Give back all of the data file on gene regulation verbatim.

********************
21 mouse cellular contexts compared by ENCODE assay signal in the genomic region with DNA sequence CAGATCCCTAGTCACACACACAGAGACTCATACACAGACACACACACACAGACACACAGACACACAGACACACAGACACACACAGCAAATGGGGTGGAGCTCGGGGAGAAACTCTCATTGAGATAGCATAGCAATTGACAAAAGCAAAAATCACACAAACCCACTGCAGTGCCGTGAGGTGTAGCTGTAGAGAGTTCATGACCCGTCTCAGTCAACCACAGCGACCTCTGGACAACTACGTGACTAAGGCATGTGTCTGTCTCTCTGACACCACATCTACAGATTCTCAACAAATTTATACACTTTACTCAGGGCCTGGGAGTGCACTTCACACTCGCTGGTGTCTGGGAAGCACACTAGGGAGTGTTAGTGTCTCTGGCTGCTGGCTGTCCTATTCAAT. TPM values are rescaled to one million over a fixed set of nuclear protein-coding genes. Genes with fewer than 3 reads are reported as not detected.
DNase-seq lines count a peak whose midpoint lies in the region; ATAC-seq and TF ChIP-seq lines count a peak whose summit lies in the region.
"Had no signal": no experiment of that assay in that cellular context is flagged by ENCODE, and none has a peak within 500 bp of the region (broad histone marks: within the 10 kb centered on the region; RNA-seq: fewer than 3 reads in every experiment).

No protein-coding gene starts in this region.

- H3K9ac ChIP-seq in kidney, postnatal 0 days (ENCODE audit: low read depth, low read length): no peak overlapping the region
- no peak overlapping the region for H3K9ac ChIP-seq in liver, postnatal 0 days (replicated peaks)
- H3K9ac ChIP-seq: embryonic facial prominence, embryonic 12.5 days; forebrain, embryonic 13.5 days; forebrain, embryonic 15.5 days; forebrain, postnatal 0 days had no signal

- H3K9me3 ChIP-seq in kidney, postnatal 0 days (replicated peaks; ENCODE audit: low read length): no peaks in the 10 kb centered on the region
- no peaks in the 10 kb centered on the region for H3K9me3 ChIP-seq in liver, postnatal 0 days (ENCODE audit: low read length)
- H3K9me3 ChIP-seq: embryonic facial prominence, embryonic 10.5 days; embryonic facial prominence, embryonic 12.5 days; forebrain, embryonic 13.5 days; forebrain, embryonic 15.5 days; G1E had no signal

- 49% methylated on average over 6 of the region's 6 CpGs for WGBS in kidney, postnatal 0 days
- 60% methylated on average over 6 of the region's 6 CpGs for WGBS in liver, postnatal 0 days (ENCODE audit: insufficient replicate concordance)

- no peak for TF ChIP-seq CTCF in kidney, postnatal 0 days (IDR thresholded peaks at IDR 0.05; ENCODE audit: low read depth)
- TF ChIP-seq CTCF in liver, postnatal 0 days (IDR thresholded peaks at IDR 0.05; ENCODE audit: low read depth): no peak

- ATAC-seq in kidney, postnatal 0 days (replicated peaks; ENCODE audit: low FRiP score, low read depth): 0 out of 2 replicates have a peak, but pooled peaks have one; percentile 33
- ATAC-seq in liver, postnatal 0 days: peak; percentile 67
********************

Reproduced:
21 mouse cellular contexts compared by ENCODE assay signal in the genomic region with DNA sequence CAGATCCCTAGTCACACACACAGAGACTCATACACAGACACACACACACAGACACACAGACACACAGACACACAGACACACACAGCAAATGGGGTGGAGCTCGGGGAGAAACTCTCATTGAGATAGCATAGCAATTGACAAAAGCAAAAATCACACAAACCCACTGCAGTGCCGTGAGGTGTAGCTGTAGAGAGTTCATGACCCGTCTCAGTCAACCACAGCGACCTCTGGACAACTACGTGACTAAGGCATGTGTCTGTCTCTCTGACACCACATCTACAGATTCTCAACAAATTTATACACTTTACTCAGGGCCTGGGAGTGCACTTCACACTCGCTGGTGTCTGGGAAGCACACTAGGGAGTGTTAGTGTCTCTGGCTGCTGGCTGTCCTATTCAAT. TPM values are rescaled to one million over a fixed set of nuclear protein-coding genes. Genes with fewer than 3 reads are reported as not detected.
DNase-seq lines count a peak whose midpoint lies in the region; ATAC-seq and TF ChIP-seq lines count a peak whose summit lies in the region.
"Had no signal": no experiment of that assay in that cellular context is flagged by ENCODE, and none has a peak within 500 bp of the region (broad histone marks: within the 10 kb centered on the region; RNA-seq: fewer than 3 reads in every experiment).

No protein-coding gene starts in this region.

- H3K9ac ChIP-seq in kidney, postnatal 0 days (ENCODE audit: low read depth, low read length): no peak overlapping the region
- no peak overlapping the region for H3K9ac ChIP-seq in liver, postnatal 0 days (replicated peaks)
- H3K9ac ChIP-seq: embryonic facial prominence, embryonic 12.5 days; forebrain, embryonic 13.5 days; forebrain, embryonic 15.5 days; forebrain, postnatal 0 days had no signal

- H3K9me3 ChIP-seq in kidney, postnatal 0 days (replicated peaks; ENCODE audit: low read length): no peaks in the 10 kb centered on the region
- no peaks in the 10 kb centered on the region for H3K9me3 ChIP-seq in liver, postnatal 0 days (ENCODE audit: low read length)
- H3K9me3 ChIP-seq: embryonic facial prominence, embryonic 10.5 days; embryonic facial prominence, embryonic 12.5 days; forebrain, embryonic 13.5 days; forebrain, embryonic 15.5 days; G1E had no signal

- 49% methylated on average over 6 of the region's 6 CpGs for WGBS in kidney, postnatal 0 days
- 60% methylated on average over 6 of the region's 6 CpGs for WGBS in liver, postnatal 0 days (ENCODE audit: insufficient replicate concordance)

- no peak for TF ChIP-seq CTCF in kidney, postnatal 0 days (IDR thresholded peaks at IDR 0.05; ENCODE audit: low read depth)
- TF ChIP-seq CTCF in liver, postnatal 0 days (IDR thresholded peaks at IDR 0.05; ENCODE audit: low read depth): no peak

- ATAC-seq in kidney, postnatal 0 days (replicated peaks; ENCODE audit: low FRiP score, low read depth): 0 out of 2 replicates have a peak, but pooled peaks have one; percentile 33
- ATAC-seq in liver, postnatal 0 days: peak; percentile 67